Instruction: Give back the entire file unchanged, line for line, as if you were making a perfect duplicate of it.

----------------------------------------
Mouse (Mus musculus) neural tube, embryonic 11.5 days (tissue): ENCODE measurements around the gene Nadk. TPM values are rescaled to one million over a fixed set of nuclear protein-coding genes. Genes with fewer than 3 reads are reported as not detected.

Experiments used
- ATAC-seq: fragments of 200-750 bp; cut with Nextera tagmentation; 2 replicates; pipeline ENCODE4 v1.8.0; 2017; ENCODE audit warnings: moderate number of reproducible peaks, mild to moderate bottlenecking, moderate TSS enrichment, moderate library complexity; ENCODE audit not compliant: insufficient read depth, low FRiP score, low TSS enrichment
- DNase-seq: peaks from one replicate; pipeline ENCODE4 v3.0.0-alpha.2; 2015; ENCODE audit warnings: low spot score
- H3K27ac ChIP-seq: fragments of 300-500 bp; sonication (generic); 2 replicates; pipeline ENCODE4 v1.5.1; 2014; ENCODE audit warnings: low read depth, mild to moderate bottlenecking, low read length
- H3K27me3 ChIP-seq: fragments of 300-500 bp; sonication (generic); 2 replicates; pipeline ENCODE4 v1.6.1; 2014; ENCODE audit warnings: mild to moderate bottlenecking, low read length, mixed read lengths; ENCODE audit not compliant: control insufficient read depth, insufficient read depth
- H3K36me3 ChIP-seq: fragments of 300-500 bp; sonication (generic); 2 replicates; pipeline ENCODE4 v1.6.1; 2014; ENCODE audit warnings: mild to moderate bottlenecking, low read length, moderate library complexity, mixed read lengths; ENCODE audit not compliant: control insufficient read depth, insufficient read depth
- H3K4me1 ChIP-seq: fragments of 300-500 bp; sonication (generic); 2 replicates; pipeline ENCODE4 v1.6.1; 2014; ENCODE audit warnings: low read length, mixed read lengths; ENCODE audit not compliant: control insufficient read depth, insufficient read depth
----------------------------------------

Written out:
Mouse (Mus musculus) neural tube, embryonic 11.5 days (tissue): ENCODE measurements around the gene Nadk. TPM values are rescaled to one million over a fixed set of nuclear protein-coding genes. Genes with fewer than 3 reads are reported as not detected.

Experiments used
- ATAC-seq: fragments of 200-750 bp; cut with Nextera tagmentation; 2 replicates; pipeline ENCODE4 v1.8.0; 2017; ENCODE audit warnings: moderate number of reproducible peaks, mild to moderate bottlenecking, moderate TSS enrichment, moderate library complexity; ENCODE audit not compliant: insufficient read depth, low FRiP score, low TSS enrichment
- DNase-seq: peaks from one replicate; pipeline ENCODE4 v3.0.0-alpha.2; 2015; ENCODE audit warnings: low spot score
- H3K27ac ChIP-seq: fragments of 300-500 bp; sonication (generic); 2 replicates; pipeline ENCODE4 v1.5.1; 2014; ENCODE audit warnings: low read depth, mild to moderate bottlenecking, low read length
- H3K27me3 ChIP-seq: fragments of 300-500 bp; sonication (generic); 2 replicates; pipeline ENCODE4 v1.6.1; 2014; ENCODE audit warnings: mild to moderate bottlenecking, low read length, mixed read lengths; ENCODE audit not compliant: control insufficient read depth, insufficient read depth
- H3K36me3 ChIP-seq: fragments of 300-500 bp; sonication (generic); 2 replicates; pipeline ENCODE4 v1.6.1; 2014; ENCODE audit warnings: mild to moderate bottlenecking, low read length, moderate library complexity, mixed read lengths; ENCODE audit not compliant: control insufficient read depth, insufficient read depth
- H3K4me1 ChIP-seq: fragments of 300-500 bp; sonication (generic); 2 replicates; pipeline ENCODE4 v1.6.1; 2014; ENCODE audit warnings: low read length, mixed read lengths; ENCODE audit not compliant: control insufficient read depth, insufficient read depth